Shared blockchain... I have a server PC that is on all the time and runs a copy of bitcoin core 24/7. My main personal computer I use separate for everything else including and I use both Bitcoin core and Armory. Each time I open either of these I have to update the blockchain to my computer, no big deal if it is only a day or two behind but it means I have two copies of the same blockchain, one on each PC. Would be nice to not have that increasing disk space used on my main personal PC. Rather than doing a copy from the server PC, is it possible to set up somehow, somewhere in the config file of either or both wallets to share the blockchain that will always be up to date on the server PC across my LAN ?

  • I don't know whether it works because I don't use Bitcoin Core, but if you're on a Unix system, just softlinking to the blockchain data via some network protocol (like SFTP where you don't have to set up anything besides installing an SSH server, which you probably already did, on most distros) probably works.
    – UTF-8
    Commented Jan 16, 2017 at 1:10

1 Answer 1


I wouldn't try to have both bitcoinds attached to the same storage, that sounds like a recipe for disaster, if it'll start at all.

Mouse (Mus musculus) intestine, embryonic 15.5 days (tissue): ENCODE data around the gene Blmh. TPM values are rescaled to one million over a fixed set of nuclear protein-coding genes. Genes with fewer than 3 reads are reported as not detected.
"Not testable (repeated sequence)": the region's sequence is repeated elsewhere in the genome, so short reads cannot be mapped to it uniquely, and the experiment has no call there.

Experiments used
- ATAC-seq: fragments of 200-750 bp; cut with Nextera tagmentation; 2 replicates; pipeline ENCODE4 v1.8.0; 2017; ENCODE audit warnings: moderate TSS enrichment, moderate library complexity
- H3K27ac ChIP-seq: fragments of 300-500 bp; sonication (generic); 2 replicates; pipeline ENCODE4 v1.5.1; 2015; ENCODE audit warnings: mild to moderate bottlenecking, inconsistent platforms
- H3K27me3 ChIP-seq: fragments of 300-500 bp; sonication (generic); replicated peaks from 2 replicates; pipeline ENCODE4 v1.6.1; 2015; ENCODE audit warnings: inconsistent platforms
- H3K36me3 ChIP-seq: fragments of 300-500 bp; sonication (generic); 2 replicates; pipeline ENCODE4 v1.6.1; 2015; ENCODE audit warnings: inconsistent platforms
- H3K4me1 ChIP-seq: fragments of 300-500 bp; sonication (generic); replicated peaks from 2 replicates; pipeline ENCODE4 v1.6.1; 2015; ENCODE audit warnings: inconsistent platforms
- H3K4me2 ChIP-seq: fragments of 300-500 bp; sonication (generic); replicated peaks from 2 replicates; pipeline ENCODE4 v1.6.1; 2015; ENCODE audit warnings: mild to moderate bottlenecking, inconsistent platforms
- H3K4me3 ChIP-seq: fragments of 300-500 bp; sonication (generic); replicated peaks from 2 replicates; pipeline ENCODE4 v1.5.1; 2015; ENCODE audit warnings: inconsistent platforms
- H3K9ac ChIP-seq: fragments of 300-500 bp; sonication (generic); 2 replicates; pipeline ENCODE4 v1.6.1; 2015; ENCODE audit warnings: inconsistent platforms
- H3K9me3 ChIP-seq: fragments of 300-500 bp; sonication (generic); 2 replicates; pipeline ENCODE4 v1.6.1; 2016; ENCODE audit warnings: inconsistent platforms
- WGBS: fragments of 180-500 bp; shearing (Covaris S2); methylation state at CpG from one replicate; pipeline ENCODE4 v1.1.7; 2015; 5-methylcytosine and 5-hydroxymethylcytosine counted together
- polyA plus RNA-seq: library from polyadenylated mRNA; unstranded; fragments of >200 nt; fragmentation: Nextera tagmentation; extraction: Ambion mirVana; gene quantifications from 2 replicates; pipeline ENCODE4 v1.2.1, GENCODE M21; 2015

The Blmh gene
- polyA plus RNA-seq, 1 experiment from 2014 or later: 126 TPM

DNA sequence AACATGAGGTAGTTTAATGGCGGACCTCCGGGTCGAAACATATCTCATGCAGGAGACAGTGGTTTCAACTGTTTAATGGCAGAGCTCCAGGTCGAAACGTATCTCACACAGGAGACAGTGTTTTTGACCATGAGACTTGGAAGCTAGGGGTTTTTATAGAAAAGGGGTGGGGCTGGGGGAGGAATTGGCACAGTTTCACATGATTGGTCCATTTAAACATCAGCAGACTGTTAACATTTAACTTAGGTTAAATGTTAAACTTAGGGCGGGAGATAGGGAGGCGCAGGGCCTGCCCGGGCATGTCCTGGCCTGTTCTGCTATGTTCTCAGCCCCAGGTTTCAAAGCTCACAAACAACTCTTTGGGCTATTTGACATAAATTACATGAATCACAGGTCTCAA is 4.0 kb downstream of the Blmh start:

You can either tunnel the 8332 port on your personal computer to the remote server like this:

ssh -L 8332:localhost:8332 <remoteip>

This'll basically say "whenever I connect on the local port 8332, open a connection on the remote end to localhost:8332, i.e., your server's 8332 port, and tunnel all traffic through it". So this mimicks a local bitcoind but transparently passes everything over to the server. No need to share at all.

The other option is to add the following line to your bitcoin.conf file:


This will make bitcoin-cli connect to the remote bitcoind instead. You also need to make sure you actually allow incoming connections on the server, so this may be a bit less secure than the SSH variant above.

  • Bitcoin Core uses LevelDB which relies on mmap filesystem access - something that is generally available for network storage. Commented Jan 18, 2017 at 23:47
  • I'm yet to solve this as I held off until I got a NAS , so I will want to stick the blockchain on that and I suppose one of the bitcoin clients has to service it while other clients can just look on, haven't tried your suggestions above yet.
    – user981977
    Commented Feb 16, 2017 at 0:30
  • If you can run bitcoind on the NAS itself (e.g., dockerized on Synology and similar) you should do that and expose the RPC port to the LAN. Otherwise you could mount a volume on any other machine, run bitcoind there, possibly with the -datadir=<volume-mountpoint> option so that it stores the data on that volume, and have that bitcoind expose its RPC port to the LAN.
    – cdecker
    Commented Feb 16, 2017 at 13:00

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